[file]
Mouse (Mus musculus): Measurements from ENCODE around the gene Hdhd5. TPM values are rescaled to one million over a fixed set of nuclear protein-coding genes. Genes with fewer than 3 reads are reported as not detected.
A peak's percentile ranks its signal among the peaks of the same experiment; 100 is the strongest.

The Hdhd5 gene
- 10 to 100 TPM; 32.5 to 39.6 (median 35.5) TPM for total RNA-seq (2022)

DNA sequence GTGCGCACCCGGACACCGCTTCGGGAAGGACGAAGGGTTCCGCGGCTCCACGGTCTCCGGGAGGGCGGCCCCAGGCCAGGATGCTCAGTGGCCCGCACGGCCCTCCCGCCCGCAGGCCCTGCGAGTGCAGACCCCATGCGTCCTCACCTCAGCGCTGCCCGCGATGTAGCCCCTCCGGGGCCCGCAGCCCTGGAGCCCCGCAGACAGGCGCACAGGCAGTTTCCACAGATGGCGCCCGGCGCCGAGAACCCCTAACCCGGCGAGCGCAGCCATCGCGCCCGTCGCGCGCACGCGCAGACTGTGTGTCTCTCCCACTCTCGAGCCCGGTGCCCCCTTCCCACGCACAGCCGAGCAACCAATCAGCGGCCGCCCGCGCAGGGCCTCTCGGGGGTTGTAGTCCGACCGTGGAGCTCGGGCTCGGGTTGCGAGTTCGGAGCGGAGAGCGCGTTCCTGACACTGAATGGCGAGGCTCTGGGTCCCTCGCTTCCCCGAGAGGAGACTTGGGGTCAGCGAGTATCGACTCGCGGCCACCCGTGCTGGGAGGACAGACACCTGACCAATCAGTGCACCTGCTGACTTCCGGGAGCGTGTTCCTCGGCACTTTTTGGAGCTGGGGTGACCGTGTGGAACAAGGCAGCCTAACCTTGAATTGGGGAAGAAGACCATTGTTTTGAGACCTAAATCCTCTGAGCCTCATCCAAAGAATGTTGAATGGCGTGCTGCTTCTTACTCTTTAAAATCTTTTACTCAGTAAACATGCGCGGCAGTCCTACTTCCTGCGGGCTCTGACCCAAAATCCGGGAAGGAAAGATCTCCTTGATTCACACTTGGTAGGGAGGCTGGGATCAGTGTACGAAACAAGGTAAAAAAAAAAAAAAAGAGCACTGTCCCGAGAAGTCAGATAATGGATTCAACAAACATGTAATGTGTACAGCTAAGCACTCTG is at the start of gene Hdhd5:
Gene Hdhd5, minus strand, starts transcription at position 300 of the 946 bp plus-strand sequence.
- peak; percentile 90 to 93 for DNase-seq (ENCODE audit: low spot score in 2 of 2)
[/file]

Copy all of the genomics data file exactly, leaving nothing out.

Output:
Mouse (Mus musculus): Measurements from ENCODE around the gene Hdhd5. TPM values are rescaled to one million over a fixed set of nuclear protein-coding genes. Genes with fewer than 3 reads are reported as not detected.
A peak's percentile ranks its signal among the peaks of the same experiment; 100 is the strongest.

The Hdhd5 gene
- 10 to 100 TPM; 32.5 to 39.6 (median 35.5) TPM for total RNA-seq (2022)

DNA sequence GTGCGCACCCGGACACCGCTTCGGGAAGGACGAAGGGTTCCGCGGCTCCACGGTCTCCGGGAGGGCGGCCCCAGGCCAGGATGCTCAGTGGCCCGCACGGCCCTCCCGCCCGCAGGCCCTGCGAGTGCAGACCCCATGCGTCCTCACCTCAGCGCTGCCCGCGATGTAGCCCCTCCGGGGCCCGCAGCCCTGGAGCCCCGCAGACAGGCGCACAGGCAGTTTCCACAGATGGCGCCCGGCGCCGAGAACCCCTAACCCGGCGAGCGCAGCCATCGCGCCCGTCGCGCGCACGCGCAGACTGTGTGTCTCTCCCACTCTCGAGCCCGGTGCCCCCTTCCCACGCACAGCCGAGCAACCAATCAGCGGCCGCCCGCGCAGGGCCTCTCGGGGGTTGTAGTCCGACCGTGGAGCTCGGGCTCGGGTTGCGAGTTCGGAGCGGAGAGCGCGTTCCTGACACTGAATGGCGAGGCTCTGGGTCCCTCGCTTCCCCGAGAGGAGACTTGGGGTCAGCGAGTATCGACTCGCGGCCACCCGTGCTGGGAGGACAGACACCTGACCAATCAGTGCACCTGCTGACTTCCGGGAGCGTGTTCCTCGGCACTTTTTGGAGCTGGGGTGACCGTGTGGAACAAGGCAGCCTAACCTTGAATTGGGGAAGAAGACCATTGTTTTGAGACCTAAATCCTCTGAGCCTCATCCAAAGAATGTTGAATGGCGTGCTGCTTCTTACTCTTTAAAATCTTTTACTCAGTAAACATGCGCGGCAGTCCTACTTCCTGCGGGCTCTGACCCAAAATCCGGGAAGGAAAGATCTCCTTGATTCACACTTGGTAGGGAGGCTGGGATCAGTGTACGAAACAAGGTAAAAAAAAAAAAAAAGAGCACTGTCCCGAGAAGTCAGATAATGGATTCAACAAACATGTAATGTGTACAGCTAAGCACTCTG is at the start of gene Hdhd5:
Gene Hdhd5, minus strand, starts transcription at position 300 of the 946 bp plus-strand sequence.
- peak; percentile 90 to 93 for DNase-seq (ENCODE audit: low spot score in 2 of 2)